Exposure to Sun and Heat

In the British Isles sun and heat should not present a serious hazard to fit young people if they take simple precautions.  Considerable discomfort and distress can be experienced on Expeditions however, many of which come to a premature end because participants omit to take these precautions.  The infrequent really hot summers in this country create far more problems and more ventures are aborted than in the usual British summer.  The effects of sun and heat have to be anticipated well in advance as they are more easily prevented than cured.  Ventures under the extremely hot, dry conditions common in continental Europe can pose serious problems.

Fainting and Exercise-induced Heat Exhaustion

During the hard, physical efforts of an Expedition in hot conditions, the body temperature can only be kept within safe limits by the process of sweating which leads to an excessive loss of body fluid, this, in turn, places considerable demands on the circulatory system.  A frequent and adequate fluid intake must be maintained throughout the day.  Salt is lost in sweating and must be replaced.

Fainting is the most common heat disorder and is brought on by fatigue or over-exertion.  A short rest, lying with the head down and the legs up, and drinking will usually enable the person to recover.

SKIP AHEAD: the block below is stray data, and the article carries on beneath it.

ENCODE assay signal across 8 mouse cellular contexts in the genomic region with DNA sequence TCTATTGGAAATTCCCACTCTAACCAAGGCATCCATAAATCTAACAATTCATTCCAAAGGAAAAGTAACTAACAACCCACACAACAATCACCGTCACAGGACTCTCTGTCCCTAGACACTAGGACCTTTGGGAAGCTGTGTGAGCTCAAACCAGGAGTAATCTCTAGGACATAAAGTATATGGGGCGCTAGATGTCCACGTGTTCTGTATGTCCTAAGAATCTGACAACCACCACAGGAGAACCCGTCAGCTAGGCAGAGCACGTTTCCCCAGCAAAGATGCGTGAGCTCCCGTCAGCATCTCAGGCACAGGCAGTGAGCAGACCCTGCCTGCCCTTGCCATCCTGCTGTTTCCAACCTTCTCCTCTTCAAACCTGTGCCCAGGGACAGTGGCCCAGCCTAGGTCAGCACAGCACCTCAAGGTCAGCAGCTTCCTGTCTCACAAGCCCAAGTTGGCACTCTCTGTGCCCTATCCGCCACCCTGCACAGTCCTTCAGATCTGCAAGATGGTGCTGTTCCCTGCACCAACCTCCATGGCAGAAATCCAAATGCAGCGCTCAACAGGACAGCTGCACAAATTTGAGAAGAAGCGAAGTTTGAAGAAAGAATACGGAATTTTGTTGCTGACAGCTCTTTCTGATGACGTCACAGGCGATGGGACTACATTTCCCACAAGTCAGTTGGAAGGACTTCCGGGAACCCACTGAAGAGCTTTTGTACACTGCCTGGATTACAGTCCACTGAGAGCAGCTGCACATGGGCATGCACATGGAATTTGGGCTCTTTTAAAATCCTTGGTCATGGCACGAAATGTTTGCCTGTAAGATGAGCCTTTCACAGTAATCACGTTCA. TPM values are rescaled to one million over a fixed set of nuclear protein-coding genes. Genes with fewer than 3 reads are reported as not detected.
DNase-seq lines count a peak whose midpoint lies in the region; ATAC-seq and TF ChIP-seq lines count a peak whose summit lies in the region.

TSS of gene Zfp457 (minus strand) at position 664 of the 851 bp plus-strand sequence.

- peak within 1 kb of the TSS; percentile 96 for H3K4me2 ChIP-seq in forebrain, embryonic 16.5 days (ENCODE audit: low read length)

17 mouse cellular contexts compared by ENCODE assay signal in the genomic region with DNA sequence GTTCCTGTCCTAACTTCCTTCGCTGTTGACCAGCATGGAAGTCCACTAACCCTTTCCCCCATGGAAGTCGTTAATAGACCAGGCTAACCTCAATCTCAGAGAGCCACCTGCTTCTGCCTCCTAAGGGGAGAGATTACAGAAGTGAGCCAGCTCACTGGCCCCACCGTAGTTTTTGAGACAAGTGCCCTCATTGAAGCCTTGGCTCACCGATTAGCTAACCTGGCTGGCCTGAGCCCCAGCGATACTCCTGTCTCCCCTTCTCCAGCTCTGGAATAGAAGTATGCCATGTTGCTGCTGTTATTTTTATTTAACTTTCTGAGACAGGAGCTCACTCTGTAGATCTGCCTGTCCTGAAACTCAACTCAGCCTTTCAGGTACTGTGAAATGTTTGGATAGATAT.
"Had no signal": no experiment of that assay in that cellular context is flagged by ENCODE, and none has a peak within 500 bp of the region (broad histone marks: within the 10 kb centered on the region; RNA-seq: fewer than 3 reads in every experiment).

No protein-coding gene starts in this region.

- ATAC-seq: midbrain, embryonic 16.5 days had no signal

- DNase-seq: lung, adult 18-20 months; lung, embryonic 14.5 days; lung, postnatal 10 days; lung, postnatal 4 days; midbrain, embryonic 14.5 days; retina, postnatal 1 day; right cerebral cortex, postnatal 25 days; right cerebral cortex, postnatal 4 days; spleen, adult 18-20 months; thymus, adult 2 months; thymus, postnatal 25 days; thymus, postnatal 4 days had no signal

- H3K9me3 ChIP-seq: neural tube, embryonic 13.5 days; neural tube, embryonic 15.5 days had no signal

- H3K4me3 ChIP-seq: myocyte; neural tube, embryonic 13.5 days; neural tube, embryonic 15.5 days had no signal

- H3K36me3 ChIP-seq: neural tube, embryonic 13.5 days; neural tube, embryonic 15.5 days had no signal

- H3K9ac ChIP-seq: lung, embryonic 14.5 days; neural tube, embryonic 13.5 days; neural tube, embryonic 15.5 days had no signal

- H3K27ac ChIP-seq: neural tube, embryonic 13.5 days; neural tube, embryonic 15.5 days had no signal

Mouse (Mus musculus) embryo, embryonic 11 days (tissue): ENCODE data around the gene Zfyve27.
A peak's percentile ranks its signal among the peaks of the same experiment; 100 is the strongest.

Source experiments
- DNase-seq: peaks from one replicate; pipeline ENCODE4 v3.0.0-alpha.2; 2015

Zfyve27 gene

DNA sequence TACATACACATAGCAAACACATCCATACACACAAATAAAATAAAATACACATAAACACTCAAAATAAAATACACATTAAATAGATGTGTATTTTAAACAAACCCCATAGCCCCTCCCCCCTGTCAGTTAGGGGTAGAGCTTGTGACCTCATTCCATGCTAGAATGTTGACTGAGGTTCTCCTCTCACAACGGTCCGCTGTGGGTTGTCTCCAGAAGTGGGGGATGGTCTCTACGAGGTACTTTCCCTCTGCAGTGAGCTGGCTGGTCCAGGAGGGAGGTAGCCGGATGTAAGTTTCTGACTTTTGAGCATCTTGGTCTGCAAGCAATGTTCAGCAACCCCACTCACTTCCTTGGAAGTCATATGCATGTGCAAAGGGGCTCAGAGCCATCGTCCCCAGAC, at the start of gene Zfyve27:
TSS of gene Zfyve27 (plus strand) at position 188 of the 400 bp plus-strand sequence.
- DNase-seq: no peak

The short-term effects of over-exposure to the sun are so well known that it is surprising that so many participants suffer from sunburn through a failure to cover the skin.  Fatigue resulting from headaches and the failure to get a good night's sleep are as significant as carrying a rucksack on burnt shoulders.


Even more serious are the long-term effects.  There are around forty thousand new cases of skin cancer every year in the UK, with over two thousand deaths.  Skin cancer is one of the most rapidly growing killers of young people in this country.  Protection must be provided against the harmful effects of ultraviolet radiation (UVA and UVB).  The harmful effects of the third form (UVC) are filtered out by the earth's atmosphere.  The amount of ultraviolet radiation is increased with altitude and by reflection from water. 

Where the skin is exposed, a sun blocker or a high factor (16 or more) sunscreen should be used.  This should be water-resistant as this is the only practical form for those taking part in outdoor ventures.  New, invisible titanium-based blockers have been developed and these are now available in some chemists.

For groups on the move, especially when there is a breeze, the burning takes place unnoticed until it is too late and the damage done.  The body, arms and legs must be protected with loose-fitting light clothing, preferably of cotton which does not impede sweating.  Garments made from new synthetic fibres have been specially designed to give both protection and comfort in hot weather.  If shorts are worn, the calves are particularly vulnerable; the legs must be protected at frequent intervals with one of the high factor blocking agents.  The head and neck deserve special attention and a hat with a wide, stiff brim provides the best protection.  Protection for the neck may be improvised by pinning a handkerchief, a triangular bandage or towel to the back of any hat with safety pins from the first aid kit.